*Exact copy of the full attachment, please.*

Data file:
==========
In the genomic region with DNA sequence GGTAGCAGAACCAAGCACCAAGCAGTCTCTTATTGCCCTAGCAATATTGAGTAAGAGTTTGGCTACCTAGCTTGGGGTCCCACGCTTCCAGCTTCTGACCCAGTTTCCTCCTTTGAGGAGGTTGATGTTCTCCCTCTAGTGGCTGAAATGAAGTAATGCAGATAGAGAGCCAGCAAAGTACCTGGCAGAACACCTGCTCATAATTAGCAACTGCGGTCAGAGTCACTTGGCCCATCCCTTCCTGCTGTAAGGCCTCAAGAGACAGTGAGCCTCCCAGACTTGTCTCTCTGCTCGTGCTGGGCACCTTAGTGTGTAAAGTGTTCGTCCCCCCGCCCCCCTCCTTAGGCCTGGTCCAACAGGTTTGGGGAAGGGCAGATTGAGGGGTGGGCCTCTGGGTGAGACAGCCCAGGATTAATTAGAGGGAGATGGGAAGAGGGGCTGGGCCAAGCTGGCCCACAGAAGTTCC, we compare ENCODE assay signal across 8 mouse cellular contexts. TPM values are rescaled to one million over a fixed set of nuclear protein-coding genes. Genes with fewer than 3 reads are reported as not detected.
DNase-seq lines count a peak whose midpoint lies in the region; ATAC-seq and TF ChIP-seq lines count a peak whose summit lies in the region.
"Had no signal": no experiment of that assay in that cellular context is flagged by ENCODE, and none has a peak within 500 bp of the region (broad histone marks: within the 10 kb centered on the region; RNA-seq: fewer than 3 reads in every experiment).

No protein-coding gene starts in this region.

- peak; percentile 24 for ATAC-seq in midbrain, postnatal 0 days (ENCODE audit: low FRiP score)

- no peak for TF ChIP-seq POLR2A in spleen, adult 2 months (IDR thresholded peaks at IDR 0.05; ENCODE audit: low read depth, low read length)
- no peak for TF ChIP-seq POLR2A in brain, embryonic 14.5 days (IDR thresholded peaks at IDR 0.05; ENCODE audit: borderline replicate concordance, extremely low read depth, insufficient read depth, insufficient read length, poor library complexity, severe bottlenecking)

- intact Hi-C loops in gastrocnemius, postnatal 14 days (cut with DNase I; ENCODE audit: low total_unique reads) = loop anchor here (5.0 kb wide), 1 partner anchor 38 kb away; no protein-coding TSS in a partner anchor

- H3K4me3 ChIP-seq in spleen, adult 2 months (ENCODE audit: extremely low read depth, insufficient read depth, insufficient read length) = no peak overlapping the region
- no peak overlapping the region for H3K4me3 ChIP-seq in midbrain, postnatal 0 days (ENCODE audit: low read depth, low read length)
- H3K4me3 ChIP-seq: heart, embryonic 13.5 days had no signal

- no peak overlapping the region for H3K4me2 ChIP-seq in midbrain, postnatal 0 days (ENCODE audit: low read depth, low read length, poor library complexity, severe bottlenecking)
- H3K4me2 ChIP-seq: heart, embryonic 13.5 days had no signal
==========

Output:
In the genomic region with DNA sequence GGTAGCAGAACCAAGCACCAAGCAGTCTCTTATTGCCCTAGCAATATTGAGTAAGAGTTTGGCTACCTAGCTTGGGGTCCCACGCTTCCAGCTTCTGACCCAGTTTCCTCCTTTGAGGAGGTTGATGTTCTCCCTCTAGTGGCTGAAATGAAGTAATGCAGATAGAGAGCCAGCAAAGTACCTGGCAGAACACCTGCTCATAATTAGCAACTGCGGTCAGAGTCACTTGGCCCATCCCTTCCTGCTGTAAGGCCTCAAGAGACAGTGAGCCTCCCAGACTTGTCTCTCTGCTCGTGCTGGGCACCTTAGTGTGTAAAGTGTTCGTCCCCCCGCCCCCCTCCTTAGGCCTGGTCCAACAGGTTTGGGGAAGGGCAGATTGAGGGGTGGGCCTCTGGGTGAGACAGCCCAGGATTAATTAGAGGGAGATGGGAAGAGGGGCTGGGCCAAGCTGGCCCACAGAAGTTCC, we compare ENCODE assay signal across 8 mouse cellular contexts. TPM values are rescaled to one million over a fixed set of nuclear protein-coding genes. Genes with fewer than 3 reads are reported as not detected.
DNase-seq lines count a peak whose midpoint lies in the region; ATAC-seq and TF ChIP-seq lines count a peak whose summit lies in the region.
"Had no signal": no experiment of that assay in that cellular context is flagged by ENCODE, and none has a peak within 500 bp of the region (broad histone marks: within the 10 kb centered on the region; RNA-seq: fewer than 3 reads in every experiment).

No protein-coding gene starts in this region.

- peak; percentile 24 for ATAC-seq in midbrain, postnatal 0 days (ENCODE audit: low FRiP score)

- no peak for TF ChIP-seq POLR2A in spleen, adult 2 months (IDR thresholded peaks at IDR 0.05; ENCODE audit: low read depth, low read length)
- no peak for TF ChIP-seq POLR2A in brain, embryonic 14.5 days (IDR thresholded peaks at IDR 0.05; ENCODE audit: borderline replicate concordance, extremely low read depth, insufficient read depth, insufficient read length, poor library complexity, severe bottlenecking)

- intact Hi-C loops in gastrocnemius, postnatal 14 days (cut with DNase I; ENCODE audit: low total_unique reads) = loop anchor here (5.0 kb wide), 1 partner anchor 38 kb away; no protein-coding TSS in a partner anchor

- H3K4me3 ChIP-seq in spleen, adult 2 months (ENCODE audit: extremely low read depth, insufficient read depth, insufficient read length) = no peak overlapping the region
- no peak overlapping the region for H3K4me3 ChIP-seq in midbrain, postnatal 0 days (ENCODE audit: low read depth, low read length)
- H3K4me3 ChIP-seq: heart, embryonic 13.5 days had no signal

- no peak overlapping the region for H3K4me2 ChIP-seq in midbrain, postnatal 0 days (ENCODE audit: low read depth, low read length, poor library complexity, severe bottlenecking)
- H3K4me2 ChIP-seq: heart, embryonic 13.5 days had no signal